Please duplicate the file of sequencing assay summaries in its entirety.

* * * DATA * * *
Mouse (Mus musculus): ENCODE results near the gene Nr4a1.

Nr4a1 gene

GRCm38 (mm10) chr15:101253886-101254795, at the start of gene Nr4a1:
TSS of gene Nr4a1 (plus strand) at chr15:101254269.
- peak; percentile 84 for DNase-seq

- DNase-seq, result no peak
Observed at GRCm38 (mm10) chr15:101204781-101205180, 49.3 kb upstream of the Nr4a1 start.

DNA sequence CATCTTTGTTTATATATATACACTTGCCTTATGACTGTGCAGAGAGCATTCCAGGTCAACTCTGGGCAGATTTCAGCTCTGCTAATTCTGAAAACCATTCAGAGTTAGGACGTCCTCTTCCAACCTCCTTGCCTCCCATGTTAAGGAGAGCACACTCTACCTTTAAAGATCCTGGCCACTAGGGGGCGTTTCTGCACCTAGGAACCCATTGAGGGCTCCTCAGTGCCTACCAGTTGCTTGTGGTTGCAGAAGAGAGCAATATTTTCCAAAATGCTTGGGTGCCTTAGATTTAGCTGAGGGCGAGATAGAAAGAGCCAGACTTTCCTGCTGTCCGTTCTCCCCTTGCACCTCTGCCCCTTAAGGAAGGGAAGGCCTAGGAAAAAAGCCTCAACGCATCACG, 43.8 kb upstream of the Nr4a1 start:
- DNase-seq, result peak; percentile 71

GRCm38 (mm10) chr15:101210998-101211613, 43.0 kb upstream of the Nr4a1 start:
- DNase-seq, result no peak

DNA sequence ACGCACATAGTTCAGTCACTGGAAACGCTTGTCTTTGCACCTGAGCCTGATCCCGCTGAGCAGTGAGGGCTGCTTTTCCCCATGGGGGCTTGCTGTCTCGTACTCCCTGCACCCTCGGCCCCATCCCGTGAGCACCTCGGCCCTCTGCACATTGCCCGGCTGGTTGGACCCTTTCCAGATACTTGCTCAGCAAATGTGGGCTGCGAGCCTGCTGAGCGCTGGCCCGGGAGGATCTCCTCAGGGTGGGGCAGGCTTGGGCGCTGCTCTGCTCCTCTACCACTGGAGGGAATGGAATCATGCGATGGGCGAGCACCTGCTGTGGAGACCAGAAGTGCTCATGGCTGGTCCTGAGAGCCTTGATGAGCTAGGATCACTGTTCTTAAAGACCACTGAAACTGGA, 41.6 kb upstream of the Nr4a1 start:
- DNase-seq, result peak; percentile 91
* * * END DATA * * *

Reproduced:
Mouse (Mus musculus): ENCODE results near the gene Nr4a1.

Nr4a1 gene

GRCm38 (mm10) chr15:101253886-101254795, at the start of gene Nr4a1:
TSS of gene Nr4a1 (plus strand) at chr15:101254269.
- peak; percentile 84 for DNase-seq

- DNase-seq, result no peak
Observed at GRCm38 (mm10) chr15:101204781-101205180, 49.3 kb upstream of the Nr4a1 start.

DNA sequence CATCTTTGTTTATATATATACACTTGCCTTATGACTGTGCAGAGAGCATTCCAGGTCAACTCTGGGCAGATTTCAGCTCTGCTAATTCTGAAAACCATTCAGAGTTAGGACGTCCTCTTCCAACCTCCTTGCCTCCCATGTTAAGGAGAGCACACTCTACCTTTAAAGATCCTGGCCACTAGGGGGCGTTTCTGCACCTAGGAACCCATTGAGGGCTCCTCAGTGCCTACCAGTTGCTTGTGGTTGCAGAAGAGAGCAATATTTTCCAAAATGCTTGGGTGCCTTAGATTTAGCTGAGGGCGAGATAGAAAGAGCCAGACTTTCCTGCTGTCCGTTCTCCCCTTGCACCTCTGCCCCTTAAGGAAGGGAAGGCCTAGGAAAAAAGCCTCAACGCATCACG, 43.8 kb upstream of the Nr4a1 start:
- DNase-seq, result peak; percentile 71

GRCm38 (mm10) chr15:101210998-101211613, 43.0 kb upstream of the Nr4a1 start:
- DNase-seq, result no peak

DNA sequence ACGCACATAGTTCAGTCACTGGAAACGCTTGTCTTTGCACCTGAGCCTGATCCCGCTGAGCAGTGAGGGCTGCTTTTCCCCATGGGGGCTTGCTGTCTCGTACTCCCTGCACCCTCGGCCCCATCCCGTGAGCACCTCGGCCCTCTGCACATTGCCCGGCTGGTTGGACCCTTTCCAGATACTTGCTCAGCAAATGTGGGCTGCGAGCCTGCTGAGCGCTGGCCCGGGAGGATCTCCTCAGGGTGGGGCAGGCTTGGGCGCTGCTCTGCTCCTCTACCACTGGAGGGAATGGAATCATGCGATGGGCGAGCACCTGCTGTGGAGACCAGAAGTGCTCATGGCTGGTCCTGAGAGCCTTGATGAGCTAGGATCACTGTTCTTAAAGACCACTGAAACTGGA, 41.6 kb upstream of the Nr4a1 start:
- DNase-seq, result peak; percentile 91